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Options to obtain frequency?

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Timmymna

New Member
Hi, wondering if anyone can give me some advice?

I am planning on using a Zilog Z85C30 serial controller to transmit data using the SDLC protocol. It will be transmitted at 1.0152MHz.

One option is to use a oscillator, 622.080MHz from Farnell which, using the equation in the datasheet, would give me:

Time Constant = [Clock Freq / (2 * Clock Mode * Baud Rate)] - 2
Where Clock Mode = 1 for synchronous transfers
Baud rate = 1015200

Time constant of 324 which would then give a baud rate of 1015460 which is the closest I've been able to get with a oscillator.

There is a 1.0152MHz crystal but the Z85C30 can only produce a max data rate of 1/4 of the clock so this is no good and there aren't any multiples of this available (that I can find)

So this is what I've got so far, I am controlling the Z85C30 using the Microchip 16bit 28pin demo board fitted with the PIC24FJ64GA002.

Can anyone offer any alternatives or advice? The oscillator is £20 so I'm just looking to see if there are any alternative possibilities.

Is there an easy, accurate, way to produce the 1.0152MHz with the PIC? TBH I've not do that much using timers and the likes so not sure if this is possible or not. Using the 1.0152MHz crystal, but would have to be bumped up at least 4x?

Would it be possible to produce it with a 555? I've just started looking into this but it’s a bit mixed what I've read about max frequency – still looking.


If anyone can point me in the right direction it would be greatly appreciated :)
Thanks, Tom.
 

blueroomelectronics

Well-Known Member
Well a 555 won't cut it. You could use the fancy PLL in a 24H series PIC to produce almost any frequency within its limits. Why not just have a custom crystal made?
 

Russ Hensel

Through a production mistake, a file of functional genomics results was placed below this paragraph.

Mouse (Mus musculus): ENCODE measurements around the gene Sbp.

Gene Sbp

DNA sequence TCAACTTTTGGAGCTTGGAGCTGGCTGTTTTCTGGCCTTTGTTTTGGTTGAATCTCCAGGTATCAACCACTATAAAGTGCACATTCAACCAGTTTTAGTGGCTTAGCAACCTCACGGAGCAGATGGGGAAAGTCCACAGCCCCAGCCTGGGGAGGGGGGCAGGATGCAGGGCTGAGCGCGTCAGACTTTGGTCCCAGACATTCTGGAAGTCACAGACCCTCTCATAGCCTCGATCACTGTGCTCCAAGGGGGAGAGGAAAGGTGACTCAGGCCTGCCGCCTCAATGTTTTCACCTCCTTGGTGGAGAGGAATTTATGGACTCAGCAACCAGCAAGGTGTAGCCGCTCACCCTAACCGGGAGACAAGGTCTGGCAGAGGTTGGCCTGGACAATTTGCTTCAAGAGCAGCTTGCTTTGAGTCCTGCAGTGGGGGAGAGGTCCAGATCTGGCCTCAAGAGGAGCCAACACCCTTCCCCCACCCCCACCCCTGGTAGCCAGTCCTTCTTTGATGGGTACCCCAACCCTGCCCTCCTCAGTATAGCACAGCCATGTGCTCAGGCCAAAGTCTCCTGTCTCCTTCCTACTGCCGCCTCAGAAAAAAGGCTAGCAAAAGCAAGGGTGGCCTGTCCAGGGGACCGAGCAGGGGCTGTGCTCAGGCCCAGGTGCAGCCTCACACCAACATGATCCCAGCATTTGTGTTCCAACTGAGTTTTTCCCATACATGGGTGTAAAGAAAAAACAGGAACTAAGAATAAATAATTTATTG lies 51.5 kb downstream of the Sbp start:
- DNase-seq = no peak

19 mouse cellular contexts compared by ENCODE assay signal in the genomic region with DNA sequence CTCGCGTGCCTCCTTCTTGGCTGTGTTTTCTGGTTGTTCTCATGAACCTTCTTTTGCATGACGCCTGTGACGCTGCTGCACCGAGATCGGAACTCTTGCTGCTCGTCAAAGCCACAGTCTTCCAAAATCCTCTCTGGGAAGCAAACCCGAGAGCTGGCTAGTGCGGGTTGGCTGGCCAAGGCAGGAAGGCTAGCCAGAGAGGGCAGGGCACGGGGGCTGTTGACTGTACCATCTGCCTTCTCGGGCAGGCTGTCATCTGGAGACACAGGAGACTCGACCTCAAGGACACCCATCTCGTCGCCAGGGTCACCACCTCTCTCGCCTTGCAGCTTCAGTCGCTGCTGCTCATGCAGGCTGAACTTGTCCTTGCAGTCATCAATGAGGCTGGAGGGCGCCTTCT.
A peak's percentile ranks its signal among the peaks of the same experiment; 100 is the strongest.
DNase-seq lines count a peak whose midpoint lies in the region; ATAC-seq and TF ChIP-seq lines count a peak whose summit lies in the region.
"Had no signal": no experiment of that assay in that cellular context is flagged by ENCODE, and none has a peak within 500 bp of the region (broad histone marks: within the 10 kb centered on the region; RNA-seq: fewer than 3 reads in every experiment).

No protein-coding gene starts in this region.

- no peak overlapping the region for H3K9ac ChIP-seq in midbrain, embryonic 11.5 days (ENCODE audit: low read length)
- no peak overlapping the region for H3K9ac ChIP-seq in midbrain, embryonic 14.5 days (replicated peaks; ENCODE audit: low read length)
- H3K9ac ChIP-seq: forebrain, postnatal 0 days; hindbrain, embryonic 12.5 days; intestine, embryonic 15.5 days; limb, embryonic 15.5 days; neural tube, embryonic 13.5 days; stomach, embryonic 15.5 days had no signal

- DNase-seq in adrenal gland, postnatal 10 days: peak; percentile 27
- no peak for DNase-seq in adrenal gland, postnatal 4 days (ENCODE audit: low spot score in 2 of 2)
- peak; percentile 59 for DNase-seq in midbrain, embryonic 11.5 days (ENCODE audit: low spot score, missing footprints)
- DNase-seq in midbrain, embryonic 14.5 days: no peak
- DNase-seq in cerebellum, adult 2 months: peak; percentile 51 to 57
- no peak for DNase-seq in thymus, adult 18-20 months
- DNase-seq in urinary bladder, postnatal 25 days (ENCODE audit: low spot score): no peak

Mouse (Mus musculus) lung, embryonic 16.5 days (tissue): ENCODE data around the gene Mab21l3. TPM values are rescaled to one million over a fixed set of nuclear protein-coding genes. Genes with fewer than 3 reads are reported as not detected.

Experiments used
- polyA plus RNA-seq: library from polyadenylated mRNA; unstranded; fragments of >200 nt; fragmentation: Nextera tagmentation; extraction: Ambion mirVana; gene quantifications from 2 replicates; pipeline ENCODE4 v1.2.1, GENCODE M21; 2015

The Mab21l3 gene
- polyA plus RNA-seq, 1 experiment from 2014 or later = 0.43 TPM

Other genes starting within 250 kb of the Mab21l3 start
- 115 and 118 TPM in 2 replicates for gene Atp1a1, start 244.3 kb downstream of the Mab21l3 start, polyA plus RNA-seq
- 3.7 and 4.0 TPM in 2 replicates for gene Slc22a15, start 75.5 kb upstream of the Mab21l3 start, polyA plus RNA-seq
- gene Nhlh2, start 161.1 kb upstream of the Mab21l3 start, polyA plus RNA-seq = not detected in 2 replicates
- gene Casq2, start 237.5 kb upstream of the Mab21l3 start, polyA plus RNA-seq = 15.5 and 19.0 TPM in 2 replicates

New Member
There are programmable oscillators, one might work. How close does the timing need to be. A synchronous link usually is fairly tollerenant as you ( or your dark master ) provides the clock.
 

Diver300

Well-Known Member
Most Helpful Member
You can get oscillators made to custom frequencies. Just about all on-chip crystal oscillators have an input and an output pin. If you feed the input with the oscillation signal from the output of the oscillator, you can get rid of all other external oscillator components, layout is much less important, and you don't have to worry about adjustment and load capacitance.

I very much doubt that the baud rate generator would work with a 622.08 MHz clock. It is just going to be far too fast for it to keep up.

OnSpec Oscillators Ltd does custom oscillators and crystals, but the price for 1 off isn't much less than the £20
 

Timmymna

New Member
Thanks for the replies, I'm looking into it now :)
I've been reading up on timers, about time I learnt how to use them properly.
Is it possible to cascade two timers? Preset timer0 to x then enable timer1 preset to y then back and forth giving a overall timer of x+y? I have worked out values to give a pretty accurate signal but requiring two timers.

Thanks Diver, will have a look into OnSpec
 
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